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Victoria’s Quarantine Hotel Security Program Part 1

This three-part series for our procurement audience by Paul Rogers is about the award of a $30m+ contract to a non-approved supplier by a Department in the Victorian State Government. The perspective adopted is not a political one, but rather an exploration of the procurement processes that may help organisations avoid similar malpractice in the future. 

Part One will explore the sourcing and negotiation phases. Part Two will explore the contract terms and Part Three will explore the systemic issues raised for the Victorian State Government and for the status of procurement in Australia. All of the information referenced is in the public domain and my motivation is to highlight what happens when an organisation relies on external providers but lacks the capability to act as an intelligent customer. An intelligent customer is an entity that is capable of engaging with supply markets in a mature way and achieving value from the interaction.

What was the contract for?

The contract was for security services to prevent any COVID-19 infected passengers put into enforced quarantine in hotels from infecting others in the community.

Why is this particular contract significant?

Unified Security was not on the Victorian State Government’s own State Purchasing Contract for Security Services. In spite of this, the relevant State Government Department, the Department of Jobs, Precincts and Regions (DJPR) gave the firm a contract for $30m after at most 36 hours of discussions. Subsequently, Unified’s role was expanded to oversee security at 13 hotels. The company has come under scrutiny in the official inquiry into hotel quarantine because of allegations Unified sub-contracted work to guards not trained in infection control, who then contracted the virus while working at Rydges Hotel on Swanston.

Transmission between quarantined returned travellers and security staff working at Rydges on Swanston and the Stamford Plaza led to Victoria’s second wave of COVID-19, with its outbreaks causing 99 per cent of cases of coronavirus in Victoria. The second wave resulted in more than 750 deaths and nearly 20,000 infections.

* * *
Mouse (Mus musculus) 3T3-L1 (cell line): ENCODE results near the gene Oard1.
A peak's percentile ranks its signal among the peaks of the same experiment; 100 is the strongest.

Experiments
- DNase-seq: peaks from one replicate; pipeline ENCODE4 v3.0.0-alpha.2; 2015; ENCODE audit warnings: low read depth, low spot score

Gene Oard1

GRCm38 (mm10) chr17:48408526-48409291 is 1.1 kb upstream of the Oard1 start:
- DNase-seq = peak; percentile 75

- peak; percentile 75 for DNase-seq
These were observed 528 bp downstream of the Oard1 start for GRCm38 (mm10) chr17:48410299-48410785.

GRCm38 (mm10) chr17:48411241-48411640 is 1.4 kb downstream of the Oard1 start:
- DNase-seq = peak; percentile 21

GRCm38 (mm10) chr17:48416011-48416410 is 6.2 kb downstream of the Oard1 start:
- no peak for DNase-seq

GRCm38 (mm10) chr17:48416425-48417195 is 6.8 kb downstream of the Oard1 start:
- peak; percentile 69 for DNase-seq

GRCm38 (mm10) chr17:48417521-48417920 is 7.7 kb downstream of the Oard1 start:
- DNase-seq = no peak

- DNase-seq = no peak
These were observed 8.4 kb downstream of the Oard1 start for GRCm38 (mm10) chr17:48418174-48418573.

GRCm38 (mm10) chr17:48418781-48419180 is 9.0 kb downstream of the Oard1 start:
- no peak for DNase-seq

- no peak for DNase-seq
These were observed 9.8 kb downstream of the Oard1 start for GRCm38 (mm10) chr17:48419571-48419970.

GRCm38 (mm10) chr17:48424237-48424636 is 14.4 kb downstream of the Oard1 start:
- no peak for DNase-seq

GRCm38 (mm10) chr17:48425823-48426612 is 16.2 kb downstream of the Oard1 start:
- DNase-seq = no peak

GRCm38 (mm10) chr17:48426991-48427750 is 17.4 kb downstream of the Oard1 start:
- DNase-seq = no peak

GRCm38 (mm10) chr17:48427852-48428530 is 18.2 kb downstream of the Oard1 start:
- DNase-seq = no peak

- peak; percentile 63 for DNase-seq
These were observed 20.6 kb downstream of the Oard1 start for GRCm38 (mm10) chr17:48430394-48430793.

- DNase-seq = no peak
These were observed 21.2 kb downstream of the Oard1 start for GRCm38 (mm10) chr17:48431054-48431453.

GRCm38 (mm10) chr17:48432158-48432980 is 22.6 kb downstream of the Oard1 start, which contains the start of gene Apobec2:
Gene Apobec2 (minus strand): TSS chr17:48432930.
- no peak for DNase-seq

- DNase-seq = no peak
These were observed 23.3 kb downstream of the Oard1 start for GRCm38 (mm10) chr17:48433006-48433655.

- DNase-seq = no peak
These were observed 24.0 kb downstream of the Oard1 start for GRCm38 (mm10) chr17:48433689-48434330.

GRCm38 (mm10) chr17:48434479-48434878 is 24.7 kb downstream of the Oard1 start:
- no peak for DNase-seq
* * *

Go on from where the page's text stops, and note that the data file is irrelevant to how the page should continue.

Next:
What happened?

Let’s start by analysing the events, as far as we know them.

About noon on Friday 27th March 2020, Chris Eccles (then Secretary of the Premier & Cabinet Department in Victoria) steps out of a meeting of National Cabinet and briefs Simon Phemister (the Secretary of Department of Jobs, Precincts and Regions) that his Department will have to arrange hotel accommodation, transport and security to quarantine returning overseas travellers. The services had to be ready by midnight on Saturday night, about 36 hours later.

At about 12:30 pm on the same day, Phemister convenes a meeting of selected officers in DJPR to set up these arrangements. Responsibility for setting up contracts for security services was allocated to Katrina Currie, Executive Director, Employment, Inclusion at DJPR.

It appears that none of the officers involved in the procurement process had any experience of, or capability in, procurement. Katrina later admitted to the Board of Inquiry:

“Prior to my involvement in the hotel quarantine program, I did not have experience contracting for the provision of security services.”

How did DJPR select potential suppliers?

The process through which the officers in DJPR selected potential suppliers is opaque.

What appears to have happened is that a small group of well-intentioned officers used personal experience and opinions to select potential suppliers.

This was in spite of the fact that there is a State Purchasing Contract for Security Services. It took me 30 seconds to find it online.